Takeo Doi - The Father of Kawasaki Airplanes (profile picture)

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Takeo Doi ( 土井武夫)
Takeo Doi was a Japanese aircraft designer who was born on October 31, 1904 and died on December 24, 1996. He went down in history as the chief designer of the Kawasaki plant from 1933 to 1945.
Takeo Doi was born in Yamagata City, Yamagata Prefecture, Japan in 1904. He graduated from Yamagata Higher School in 1924 and from the Faculty of Aeronautics at the Faculty of Engineering of the Imperial University of Tokyo in 1927. In April 1927, he was hired by the Kawasaki Dockyard Company (later Kawasaki Aircraft). At the time, the lead designer was Dr. Richard Vogt, who took the young Takeo Doi under his wing. Dr. Vogt really liked the fresh look at aircraft design that Takeo Doi had. Together, from 1927 to 1933, they developed the KDA-3, KDA-4, KDA-5, KDA-6, KDA-7 aircraft and the Ki-5 aircraft. In 1931, Dr. Vogt persuaded Kawasaki management to send Takeo to Europe so that he could see modern aviation solutions in Germany and other countries. When Dr. Richard Vogt returned to Germany in October 1932, his place was taken by Takeo Doi. From 1933 to 1942, he worked as chief designer of the Kawasaki plant, and from October 1942 to 1945 he was the head of the design department. During these 12 years, he designed 15 aircraft, including fighters: Ki-10, Ki-45, Ki-61, bombers: Ki-48, Ki-91, experimental aircraft: Ki-60, Ki-64 and several other aircraft. At the end of August 1945, immediately after the end of the war, he was dismissed from Kawasaki Aircraft due to the peace truce with the Allies after the end of World War II, which prohibited the construction and design of aircraft in Japan. A year later, he founded a company that produced car trailers, but in 1949, when he fired employees under the influence of Dodge deflation, he also left the company. In October 1950, he joined Kawasaki Steel, and the following year he moved to Kawasaki Aircraft as a technical consultant. On September 8, 1951, a treaty was signed in San Francisco that ended the occupation of Japan and allowed the design of new aircraft. He also became a lecturer at the Faculty of Engineering at the University of Nagoya. In the mid-1950s, he was involved in the development of the T1K1 aircraft, which was a proposal from Kawasaki in a competition for a new training aircraft (the future Fuji T-1). In addition, he was involved in the development of the YS-11 aircraft, which was the first freight/passenger aircraft after the war. In the 1960s, he was involved in the last aviation project, the P-2J aircraft, which was a Japanese modification of the Lockheed P2V-7 aircraft. From April 1966, he became a professor at the Faculty of Science and Engineering at Meijo University. He also served as Head of the Department of Transport Machinery and Dean for Student Affairs, remaining in this position until his retirement in March 1977. He then returned to work as a technical advisor at Kawasaki Aviation Headquarters, and in 1989 he wrote his memoir, “Reminiscences of 50 Years of Aircraft Design”. He died on December 24, 1996 at the age of 92.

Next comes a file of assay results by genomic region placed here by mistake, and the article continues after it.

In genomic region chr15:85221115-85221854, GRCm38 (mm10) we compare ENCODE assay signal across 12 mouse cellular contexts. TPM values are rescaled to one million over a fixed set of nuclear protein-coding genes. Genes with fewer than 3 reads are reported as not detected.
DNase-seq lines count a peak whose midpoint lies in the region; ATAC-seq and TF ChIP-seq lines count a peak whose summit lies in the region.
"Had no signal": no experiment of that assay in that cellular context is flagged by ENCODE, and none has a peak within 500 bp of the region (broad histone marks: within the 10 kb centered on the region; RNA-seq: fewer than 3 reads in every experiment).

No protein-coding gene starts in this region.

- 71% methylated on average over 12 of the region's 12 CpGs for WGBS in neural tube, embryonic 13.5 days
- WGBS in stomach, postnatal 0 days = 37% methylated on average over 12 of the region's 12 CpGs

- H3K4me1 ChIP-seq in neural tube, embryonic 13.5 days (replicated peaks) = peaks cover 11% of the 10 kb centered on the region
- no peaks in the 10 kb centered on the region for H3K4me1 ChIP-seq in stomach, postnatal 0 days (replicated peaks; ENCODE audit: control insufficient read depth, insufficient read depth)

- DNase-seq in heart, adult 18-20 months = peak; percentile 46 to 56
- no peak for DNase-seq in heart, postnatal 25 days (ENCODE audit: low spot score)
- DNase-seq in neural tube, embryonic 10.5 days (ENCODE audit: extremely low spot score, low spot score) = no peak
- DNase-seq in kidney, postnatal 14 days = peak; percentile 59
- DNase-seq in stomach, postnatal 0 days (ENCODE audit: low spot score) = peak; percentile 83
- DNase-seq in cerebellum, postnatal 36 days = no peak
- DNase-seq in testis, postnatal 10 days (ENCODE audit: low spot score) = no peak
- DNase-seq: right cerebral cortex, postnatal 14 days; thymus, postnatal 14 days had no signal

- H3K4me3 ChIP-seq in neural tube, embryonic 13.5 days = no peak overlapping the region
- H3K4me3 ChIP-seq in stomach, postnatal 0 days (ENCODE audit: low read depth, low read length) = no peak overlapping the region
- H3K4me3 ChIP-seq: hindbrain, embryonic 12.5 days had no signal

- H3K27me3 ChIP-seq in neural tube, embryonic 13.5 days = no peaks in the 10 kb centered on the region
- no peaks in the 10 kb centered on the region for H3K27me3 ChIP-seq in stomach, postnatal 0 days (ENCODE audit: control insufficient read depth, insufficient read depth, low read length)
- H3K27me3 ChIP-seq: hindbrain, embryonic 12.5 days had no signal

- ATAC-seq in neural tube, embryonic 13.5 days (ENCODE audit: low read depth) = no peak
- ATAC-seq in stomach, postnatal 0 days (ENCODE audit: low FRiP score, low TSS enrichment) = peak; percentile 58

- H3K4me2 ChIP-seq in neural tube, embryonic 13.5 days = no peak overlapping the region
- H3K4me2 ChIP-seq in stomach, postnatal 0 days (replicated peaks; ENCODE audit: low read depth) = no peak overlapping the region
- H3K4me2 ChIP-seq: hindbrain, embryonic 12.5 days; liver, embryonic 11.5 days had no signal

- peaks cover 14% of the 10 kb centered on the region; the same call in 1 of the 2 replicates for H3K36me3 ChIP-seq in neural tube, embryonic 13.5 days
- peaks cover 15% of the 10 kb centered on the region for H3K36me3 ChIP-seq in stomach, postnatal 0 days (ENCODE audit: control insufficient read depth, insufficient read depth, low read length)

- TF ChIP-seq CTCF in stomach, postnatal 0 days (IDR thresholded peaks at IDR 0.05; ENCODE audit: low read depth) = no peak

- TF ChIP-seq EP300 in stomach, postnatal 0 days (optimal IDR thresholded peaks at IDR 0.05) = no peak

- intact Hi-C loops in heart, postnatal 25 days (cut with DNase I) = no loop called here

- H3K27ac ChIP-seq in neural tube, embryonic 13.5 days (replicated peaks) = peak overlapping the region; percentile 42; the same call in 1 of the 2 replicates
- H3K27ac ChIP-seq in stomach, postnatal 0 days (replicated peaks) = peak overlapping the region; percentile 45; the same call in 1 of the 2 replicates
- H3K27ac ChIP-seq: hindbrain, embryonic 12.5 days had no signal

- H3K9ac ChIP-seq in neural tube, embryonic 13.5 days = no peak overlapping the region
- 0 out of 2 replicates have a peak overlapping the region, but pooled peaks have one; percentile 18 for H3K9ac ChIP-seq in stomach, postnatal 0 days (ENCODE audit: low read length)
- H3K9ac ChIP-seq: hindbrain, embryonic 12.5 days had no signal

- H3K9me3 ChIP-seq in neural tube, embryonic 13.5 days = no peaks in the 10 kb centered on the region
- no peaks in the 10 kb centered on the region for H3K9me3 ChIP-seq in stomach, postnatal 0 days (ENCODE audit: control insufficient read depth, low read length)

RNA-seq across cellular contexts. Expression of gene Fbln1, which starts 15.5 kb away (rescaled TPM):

Photos of Takeo Doi from different years


Aircraft that he designed or participated in in the design of

  • KDA-3 (Prototype)
  • Prototype of a biplane waterplane (KDA-4)
  • Type 92 (KDA-5)
  • KDA-6 (Prototype)
  • Type 93 (KDA-7) Light Bomber
  • Ki-5 (Experimental aircraft)
  • Ki-10 Type 95 fighter
  • Ki-28 (Prototype)
  • Ki-45 Kai Type 2 Toryu
  • Ki-48 Type 99 light bomber
  • Ki-56 transport aircraft
  • Ki-60 (Experimental aircraft)
  • Ki-61 Hien fighter
  • Ki-64 (Experimental aircraft)
  • Ki-66 (Prototype)
  • Ki-88 (project)
  • Ki-91 (Prototype)
  • Ki-96 (Prototype)
  • Ki-100 fighter
  • Ki-102
  • Ki-119 (project)
  • T1K1 (project)
  • YS-11
  • P-2J

Takeo Doi was a brilliant designer who created a lot of airplanes. Although he was not a military man, if it were not for his influence, the Imperial Japanese Air Force (IJAAS) did not have key aircraft, including fighters and bombers. Takeo Doi went down in the History of the Japanese Aerospace Industry and should be commemorated along with Jiro Horikoshi and Hideo Itokawa. He should get his profile picture, as without it there wouldn’t be about 20 planes from the Japan tree in War Thunder.
Finally, I apologize for the linguistic and logical errors because unfortunately English is not my main language and I had to use google translator.

Internet sources

土井武夫 - Wikipedia
Takeo Doi (aircraft designer) - Wikipedia
WEB版「航空と文化」東京帝大航空学科(昭和2年)5回生同期生 酒井 正子 (aero.or.jp)
WEB版「航空と文化」 東京帝大航空学科5回同期生(その2) 酒井正子 (aero.or.jp)

Book sources
  • 航空機設計50年の回想 ("Fifty Years Recollections on Aircraft Design ") by Takeo Doi ,Kantosha, October 1989
  • 軍用機開発物語 ("Story of Warplane Development ") by Takeo Doi


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As man responsible for like half of Japanese airplanes from this era, he very much deserve to become profile picture

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